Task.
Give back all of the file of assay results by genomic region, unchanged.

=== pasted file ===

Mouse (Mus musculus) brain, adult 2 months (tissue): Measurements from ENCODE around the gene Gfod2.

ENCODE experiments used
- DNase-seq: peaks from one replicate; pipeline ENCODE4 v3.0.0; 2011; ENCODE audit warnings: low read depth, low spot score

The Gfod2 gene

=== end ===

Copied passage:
Mouse (Mus musculus) brain, adult 2 months (tissue): Measurements from ENCODE around the gene Gfod2.

ENCODE experiments used
- DNase-seq: peaks from one replicate; pipeline ENCODE4 v3.0.0; 2011; ENCODE audit warnings: low read depth, low spot score

The Gfod2 gene